Responding to the tragedy of Friday's mass school shooting, local law enforcement agencies and school officials reasserted that training and drills focused on armed gunman scenarios are no longer avoidable.
With 27 reported deaths, 20 of them children, Friday's shooting at Sandy Hook Elementary School Shooting in Newtown, Conn., was the second deadliest school shooting in national history, surpassed only by the 2007 Virginia Tech massacre.
It was also the seventh school shooting of the year, the second at an elementary school.
"This is a sad state of affairs when you have to train your school staff and students for something like this," said Mark Warden, chief deputy for the Washington County Sheriff's Office.
But training for a shooter is exactly what schools have been doing. All schools in the county are mandated to complete yearly training for emergency scenarios and all schools in the county have complied, said Warden.
However, who is trained and how they are trained in different schools varies.
Lockdown vs. ALICE
Lockdown emerged as the preferred method of training following the Columbine shooting in 1999.
Lockdown allows staff to retain accountability by keeping track of students' whereabouts.
Lockdown scenarios have been shown to be ineffective because they make students vulnerably entrapped.
ALICE stands for alert, lockdown, inform, counter, evacuate.
ALICE is now emerging as the new preferred method of training.
ALICE encourages individuals to react actively rather than passively in the event of a shooter.
"Of course we do things differently at the elementary as opposed to the high school," said Belpre City Schools Superintendent Tony Dunn.
Namely, said Warden, training at the elementary level falls squarely on the shoulders of the staff. At the high school level, students are more engaged in the training.
Additionally, not all schools train based on the same method. Some local schools are still training based on a pure lockdown procedure, said Sgt. Rod Hupp of the Marietta Police Department.
"That is what everyone was taught, pretty much across the board, in the aftermath of Columbine," said Hupp.
Looking back on previous school shootings, a terrifying pattern has emerged where a shooter's apparent goal is to kill as many people as quickly as possible, said Warden.
The initial line of thinking was that an immediate lockdown would help school officials keep tabs on students and maintain accountability, said Hupp. However, that school of thought is changing, in part because it has been shown to be ineffective, he said.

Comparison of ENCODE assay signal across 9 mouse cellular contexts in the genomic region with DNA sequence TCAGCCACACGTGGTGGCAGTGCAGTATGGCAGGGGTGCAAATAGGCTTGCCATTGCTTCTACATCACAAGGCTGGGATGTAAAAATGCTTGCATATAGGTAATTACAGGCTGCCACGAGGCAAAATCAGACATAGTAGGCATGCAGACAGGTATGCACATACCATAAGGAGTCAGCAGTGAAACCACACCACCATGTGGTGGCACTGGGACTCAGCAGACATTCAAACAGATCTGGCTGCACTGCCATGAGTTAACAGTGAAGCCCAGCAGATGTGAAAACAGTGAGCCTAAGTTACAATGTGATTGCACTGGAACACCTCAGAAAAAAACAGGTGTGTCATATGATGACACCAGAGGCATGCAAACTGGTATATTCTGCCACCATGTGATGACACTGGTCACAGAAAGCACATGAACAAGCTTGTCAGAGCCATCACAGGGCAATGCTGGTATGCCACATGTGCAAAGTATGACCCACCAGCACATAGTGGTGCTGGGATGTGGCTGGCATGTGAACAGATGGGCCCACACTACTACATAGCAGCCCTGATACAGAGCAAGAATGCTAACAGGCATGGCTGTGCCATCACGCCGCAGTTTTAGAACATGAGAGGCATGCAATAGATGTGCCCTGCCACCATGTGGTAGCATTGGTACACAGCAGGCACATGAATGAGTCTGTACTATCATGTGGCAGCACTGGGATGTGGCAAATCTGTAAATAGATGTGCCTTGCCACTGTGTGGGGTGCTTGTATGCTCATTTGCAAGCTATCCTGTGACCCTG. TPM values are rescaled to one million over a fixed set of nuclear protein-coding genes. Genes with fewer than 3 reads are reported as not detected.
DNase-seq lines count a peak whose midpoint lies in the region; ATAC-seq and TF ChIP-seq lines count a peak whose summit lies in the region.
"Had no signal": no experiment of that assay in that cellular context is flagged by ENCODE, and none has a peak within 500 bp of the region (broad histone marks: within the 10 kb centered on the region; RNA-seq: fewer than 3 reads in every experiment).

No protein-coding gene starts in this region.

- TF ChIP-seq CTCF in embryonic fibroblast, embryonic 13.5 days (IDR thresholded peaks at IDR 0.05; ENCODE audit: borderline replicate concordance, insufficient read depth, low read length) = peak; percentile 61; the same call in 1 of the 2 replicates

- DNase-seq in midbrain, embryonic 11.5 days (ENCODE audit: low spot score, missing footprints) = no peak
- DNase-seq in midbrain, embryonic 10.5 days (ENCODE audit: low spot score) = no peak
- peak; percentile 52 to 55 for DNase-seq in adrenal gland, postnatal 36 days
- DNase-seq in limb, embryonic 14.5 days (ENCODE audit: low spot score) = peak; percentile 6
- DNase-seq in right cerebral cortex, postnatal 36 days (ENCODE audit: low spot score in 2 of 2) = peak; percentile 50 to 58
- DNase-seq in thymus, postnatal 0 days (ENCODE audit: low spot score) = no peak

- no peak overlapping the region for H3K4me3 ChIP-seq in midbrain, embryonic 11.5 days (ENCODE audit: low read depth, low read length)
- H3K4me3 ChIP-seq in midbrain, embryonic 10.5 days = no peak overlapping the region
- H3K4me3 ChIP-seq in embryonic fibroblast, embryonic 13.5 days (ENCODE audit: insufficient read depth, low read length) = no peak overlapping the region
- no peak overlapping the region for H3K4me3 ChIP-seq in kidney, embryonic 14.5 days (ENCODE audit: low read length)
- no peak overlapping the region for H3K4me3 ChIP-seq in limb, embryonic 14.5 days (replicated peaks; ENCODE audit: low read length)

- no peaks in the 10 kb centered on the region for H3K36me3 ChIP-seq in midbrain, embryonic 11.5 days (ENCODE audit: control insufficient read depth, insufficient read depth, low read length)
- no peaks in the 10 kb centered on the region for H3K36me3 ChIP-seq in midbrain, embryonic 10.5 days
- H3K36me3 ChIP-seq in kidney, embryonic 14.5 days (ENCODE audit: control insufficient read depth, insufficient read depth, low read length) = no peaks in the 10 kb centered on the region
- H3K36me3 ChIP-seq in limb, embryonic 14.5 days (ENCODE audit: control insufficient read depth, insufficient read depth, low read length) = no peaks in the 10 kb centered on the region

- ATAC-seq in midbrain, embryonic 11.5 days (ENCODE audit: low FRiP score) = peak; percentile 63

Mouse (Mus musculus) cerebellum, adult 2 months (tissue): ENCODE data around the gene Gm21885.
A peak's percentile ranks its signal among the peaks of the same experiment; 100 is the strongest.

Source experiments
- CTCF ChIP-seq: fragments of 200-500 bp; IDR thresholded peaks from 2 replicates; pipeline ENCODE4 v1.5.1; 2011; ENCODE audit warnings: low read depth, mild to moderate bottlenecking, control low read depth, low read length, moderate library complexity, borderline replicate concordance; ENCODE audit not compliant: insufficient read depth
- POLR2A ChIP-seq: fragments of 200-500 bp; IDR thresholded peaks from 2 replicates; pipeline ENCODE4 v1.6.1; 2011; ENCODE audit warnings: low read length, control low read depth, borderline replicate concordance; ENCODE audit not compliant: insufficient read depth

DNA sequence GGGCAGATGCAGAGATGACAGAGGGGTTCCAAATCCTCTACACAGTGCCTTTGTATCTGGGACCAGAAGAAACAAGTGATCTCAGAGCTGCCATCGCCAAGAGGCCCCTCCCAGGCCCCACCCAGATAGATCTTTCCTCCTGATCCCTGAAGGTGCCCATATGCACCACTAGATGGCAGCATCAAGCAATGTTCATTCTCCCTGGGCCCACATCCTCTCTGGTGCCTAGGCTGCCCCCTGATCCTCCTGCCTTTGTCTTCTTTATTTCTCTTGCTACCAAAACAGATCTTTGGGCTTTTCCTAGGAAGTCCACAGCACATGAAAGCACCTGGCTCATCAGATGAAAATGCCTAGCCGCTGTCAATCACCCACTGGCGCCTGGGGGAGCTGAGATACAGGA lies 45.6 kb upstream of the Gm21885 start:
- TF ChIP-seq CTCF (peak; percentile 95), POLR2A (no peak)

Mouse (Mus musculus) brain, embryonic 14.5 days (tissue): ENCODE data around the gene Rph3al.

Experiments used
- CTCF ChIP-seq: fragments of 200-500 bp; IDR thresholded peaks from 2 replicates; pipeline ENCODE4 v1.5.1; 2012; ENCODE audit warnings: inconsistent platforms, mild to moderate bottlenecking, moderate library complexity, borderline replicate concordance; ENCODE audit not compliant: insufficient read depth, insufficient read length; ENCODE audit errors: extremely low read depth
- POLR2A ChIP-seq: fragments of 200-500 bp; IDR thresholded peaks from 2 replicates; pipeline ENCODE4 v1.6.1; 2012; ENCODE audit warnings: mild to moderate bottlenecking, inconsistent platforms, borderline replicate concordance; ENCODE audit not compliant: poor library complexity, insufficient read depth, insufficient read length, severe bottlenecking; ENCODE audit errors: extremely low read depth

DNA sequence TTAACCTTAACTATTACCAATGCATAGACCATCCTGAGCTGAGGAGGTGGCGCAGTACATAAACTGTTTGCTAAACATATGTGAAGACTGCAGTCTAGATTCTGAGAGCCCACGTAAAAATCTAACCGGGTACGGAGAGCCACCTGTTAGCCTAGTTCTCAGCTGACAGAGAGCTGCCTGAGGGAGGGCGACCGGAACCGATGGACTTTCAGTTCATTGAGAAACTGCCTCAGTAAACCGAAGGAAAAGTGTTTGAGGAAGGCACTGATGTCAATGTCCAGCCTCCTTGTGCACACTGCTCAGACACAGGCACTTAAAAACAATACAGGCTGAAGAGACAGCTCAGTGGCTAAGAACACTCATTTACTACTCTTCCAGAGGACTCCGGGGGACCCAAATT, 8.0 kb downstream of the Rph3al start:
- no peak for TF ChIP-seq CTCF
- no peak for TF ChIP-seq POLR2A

Locking down simply makes all of the students more vulnerable, said Hupp.
"That sort of situation where kids are being corralled and held for maximum accountability are where we find the highest body counts," he said, pointing to the Virginia Tech shootings.
Like most schools, Belpre City Schools have traditionally practiced lockdowns, said Dunn. However, Belpre has been working with local law enforcement agencies to evolve its emergency plan to coincide with a new line of thought, he said.
"The newest theory of get as far away as you can is fairly new to us," he said.
That newest theory is the ALICE method, and it is one that both Hupp and Warden favor.
"I think what we are finding nationally and why ALICE is being enthusiastically embraced is because it is an alternative option to a program that has been an absolute failure. It's another option to the lockdown procedure," said Hupp.
ALICE stands for alert, lockdown, inform, counter, and evacuate, and it is a much less passive way for individuals to escape a gunman or other dangerous encounter. It encourages constant communication - for example, announcing a gunman's location through the school's public address system. It also encourages people to evacuate and even fight back against the shooter as a last resort, said Warden.
"We have an ALICE policy and we certainly have gone over that with employees," said Marietta City Schools Superintendent Harry Fleming.
Hupp, along with Marietta Police Department Patrolman Pat Gragan, helped develop the program at Marietta High School this spring. Hupp added he would be glad to offer the training to schools outside of Marietta.
One of the more progressive implementations of the ALICE program happened in October at Warren High School, when the Washington County Sheriff's Office used one of their deputies to simulate an active shooter in the building and had students react accordingly, said Warden.
That training is also available to schools who request it, said Warden, and can be geared toward the entire school or simply the staff.
Principal Jane Frances Hofbauer of St. John Central Grade School said she recently had Warden come speak to her staff about "this new ALICE program we have heard so much about."
Warden also offered to come back and walk her staff through a shooting scenario.
"Now after this, I'm sure we are going to do it," said Hofbauer.
Hofbauer pointed out that her school takes many safety precautions, such as making visitors identify themselves before they are granted access to the school. However, that system was also in place at Sandy Hook Elementary, said Hofbauer, and proved that standard security measures are not enough.
"We are just going to have to be a lot more alert," she said.